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A Guide to Tattoo Styles: Part 1

A Guide to Tattoo Styles: Part 1

Fine line, biomechanical, old school, new school, Asian, lettering — in the world of tattoos, the options are endless. And with more and more people going under the needle, the push for custom art is a must.

Thinking about getting inked? Perhaps you want to add to an existing piece, or you're a clean-skinned newbie looking for that perfect first design. Either way, where do you start?

READ: Guidelines for a Tattoo Virgin

We talked to two of the top tattoo artists in the industry — John Rizzi of Unique Ink in Connecticut and Diego Mannino of Daredevil Tattoo in New York City — for their take on the most common styles on the market.

Check out our first installment of our tattoo style guide below.

(First row, l to r: Gerard Feliciano, East Side Ink (ESI); Jessica Mascitti, ESI. Second row: Mascitti, ESI; Lara Scatton, ESI. Third row: Lara Scatton, ESI; Jon Clue, ESI (skull); John Rizzi, Unique Ink (woman); John Rizzi, UI (car); Lara Scatton, ESI )
Fine-Line Black and Gray, aka 'Gray Wash'

As the name implies, a black and gray tattoo is just that, working within the grayscale color palette and using various needle sizes to achieve a highly detailed tattoo. "You are using a black and gray tone, similar to a photograph, to achieve contrasting colors and show casted shadows," explains John Rizzi.  "A lot of the time, the 'gray wash' style is used for a portrait. It has a very smooth appearance and a lot of grace. It applies a tone of antiquity.”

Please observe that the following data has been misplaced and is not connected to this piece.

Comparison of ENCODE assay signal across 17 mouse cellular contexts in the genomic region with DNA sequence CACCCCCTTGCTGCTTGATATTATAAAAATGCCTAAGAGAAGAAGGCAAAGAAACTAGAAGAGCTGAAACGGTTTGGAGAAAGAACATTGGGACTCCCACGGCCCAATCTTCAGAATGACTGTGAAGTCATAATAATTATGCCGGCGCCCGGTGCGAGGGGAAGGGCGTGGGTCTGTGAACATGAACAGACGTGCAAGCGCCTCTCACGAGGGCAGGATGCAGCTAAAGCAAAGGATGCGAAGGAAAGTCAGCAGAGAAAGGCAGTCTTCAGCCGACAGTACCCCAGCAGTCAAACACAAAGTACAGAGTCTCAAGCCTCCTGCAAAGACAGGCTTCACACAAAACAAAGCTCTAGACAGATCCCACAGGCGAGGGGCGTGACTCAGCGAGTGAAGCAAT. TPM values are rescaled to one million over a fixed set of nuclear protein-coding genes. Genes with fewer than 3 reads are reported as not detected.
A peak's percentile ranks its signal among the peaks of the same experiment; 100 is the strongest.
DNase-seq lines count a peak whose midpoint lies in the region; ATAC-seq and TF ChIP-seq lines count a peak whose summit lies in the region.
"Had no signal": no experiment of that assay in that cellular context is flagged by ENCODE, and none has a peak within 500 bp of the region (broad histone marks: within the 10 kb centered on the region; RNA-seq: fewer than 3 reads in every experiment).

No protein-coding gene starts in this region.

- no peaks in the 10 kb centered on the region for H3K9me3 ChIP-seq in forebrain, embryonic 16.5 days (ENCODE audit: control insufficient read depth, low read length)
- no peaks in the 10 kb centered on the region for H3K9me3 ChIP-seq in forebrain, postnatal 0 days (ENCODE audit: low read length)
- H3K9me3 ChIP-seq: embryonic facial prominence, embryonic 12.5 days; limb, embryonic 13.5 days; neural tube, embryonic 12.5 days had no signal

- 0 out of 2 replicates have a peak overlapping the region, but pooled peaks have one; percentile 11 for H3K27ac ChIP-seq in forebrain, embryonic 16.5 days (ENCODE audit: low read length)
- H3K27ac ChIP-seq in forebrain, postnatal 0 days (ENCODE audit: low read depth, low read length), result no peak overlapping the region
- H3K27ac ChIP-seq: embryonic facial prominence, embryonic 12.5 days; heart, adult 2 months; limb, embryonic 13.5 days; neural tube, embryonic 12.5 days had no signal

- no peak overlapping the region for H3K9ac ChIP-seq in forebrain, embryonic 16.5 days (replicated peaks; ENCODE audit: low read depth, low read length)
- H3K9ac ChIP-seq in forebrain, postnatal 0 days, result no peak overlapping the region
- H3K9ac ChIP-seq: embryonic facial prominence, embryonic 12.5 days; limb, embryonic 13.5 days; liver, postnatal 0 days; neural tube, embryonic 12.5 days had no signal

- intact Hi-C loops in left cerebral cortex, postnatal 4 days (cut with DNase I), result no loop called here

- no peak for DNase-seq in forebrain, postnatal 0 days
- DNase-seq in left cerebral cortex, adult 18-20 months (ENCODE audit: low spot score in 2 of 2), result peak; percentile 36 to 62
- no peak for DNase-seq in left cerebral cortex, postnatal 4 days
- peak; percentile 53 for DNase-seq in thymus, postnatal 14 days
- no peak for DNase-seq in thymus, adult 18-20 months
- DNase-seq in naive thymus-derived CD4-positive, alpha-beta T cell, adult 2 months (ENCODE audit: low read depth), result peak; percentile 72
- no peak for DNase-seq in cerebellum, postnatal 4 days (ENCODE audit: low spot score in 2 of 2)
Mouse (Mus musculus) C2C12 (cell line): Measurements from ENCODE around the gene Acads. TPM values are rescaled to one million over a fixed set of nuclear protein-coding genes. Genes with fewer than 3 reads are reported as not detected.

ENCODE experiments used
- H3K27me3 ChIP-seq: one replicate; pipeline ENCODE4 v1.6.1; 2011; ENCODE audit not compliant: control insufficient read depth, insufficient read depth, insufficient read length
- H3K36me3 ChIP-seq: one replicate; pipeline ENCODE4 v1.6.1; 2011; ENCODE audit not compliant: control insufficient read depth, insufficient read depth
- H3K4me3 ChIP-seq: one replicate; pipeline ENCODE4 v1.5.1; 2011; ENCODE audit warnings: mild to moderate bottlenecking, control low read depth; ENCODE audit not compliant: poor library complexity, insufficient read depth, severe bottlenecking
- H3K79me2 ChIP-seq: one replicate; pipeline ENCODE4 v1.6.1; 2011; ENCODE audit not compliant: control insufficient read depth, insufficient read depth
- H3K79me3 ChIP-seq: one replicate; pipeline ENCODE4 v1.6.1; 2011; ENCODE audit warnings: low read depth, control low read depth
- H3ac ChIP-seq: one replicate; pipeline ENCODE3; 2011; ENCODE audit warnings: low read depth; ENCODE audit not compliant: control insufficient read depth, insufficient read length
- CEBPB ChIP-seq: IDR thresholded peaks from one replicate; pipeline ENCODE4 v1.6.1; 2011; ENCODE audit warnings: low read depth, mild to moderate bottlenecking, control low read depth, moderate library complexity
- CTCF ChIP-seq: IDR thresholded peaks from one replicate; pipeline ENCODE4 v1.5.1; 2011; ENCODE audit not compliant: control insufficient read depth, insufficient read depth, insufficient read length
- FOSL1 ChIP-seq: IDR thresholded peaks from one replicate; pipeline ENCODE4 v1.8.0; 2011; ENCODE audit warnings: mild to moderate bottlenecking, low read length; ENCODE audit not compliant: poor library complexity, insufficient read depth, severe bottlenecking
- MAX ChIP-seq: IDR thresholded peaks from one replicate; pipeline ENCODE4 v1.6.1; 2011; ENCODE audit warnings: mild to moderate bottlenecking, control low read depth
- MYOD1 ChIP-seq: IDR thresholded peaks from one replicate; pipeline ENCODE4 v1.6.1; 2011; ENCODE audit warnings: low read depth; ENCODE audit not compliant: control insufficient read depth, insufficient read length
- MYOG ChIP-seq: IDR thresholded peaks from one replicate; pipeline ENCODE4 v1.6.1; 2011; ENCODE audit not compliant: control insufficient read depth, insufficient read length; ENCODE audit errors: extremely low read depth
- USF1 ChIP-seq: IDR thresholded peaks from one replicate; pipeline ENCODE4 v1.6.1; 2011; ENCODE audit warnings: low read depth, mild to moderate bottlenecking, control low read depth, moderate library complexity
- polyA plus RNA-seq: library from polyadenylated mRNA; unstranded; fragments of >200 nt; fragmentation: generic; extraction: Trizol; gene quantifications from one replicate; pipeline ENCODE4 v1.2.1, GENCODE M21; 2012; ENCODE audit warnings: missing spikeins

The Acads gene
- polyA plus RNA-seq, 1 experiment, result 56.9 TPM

(Top left: Reuters; bottom right: John Rizzi, Unique Ink)
Ancient / Tribal

One of the most common designs on the market, the true tribal dates back thousands of years and features very distinct and intricate line work and connected patterns. "Usually done only in black, and very flat and graphic. Sometimes, 'pointillism' is used to create the same type of designs. It's called tribal because the designs stem back to pre-colonial times. Cultures from around the world — i.e. African, Polynesian, Maori, Incan, Egyptian, etc. — can all be within this realm," says artist Diego Mannino.

(Clockwise from top left: Jon Clue, ESI; Jon Clue, ESI; Jon Clue, ESI; Needles, ESI)
Biomechanical

A truly unique style, biomechanical tattoos feature robotic parts, working gears and 3D skin illusions. "Biomechanical combines the attributes of a human and machine, incorporating it together," says Rizzi. "When we think of life, we think of nourishment distribution, blood flow. When you're talking biomechanical, we’re taking mechanics and applying it to the skin: tubing or hose-work connected to arteries, connected to  hydraulics or engines — racks and pins and gears," he explains. 

(Clockwise from top left: Cheo Park, ESI; Needles, ESI; Cheo Park, ESI; Needles, ESI; Cheo Park, ESI; Cheo Park, ESI)
Japanese / Asian

Koi fish. Cherry Blossoms. Dragons. This is a rich tattoo style with a deep history, and it's in popular demand. "This style originates from the Ukiyo 'floating world' woodblocks of the Edo period (1603-1868). The designs are very flat — two-dimensional, almost like a textile. [They] can be done in full color or black and gray,” explains Mannino.

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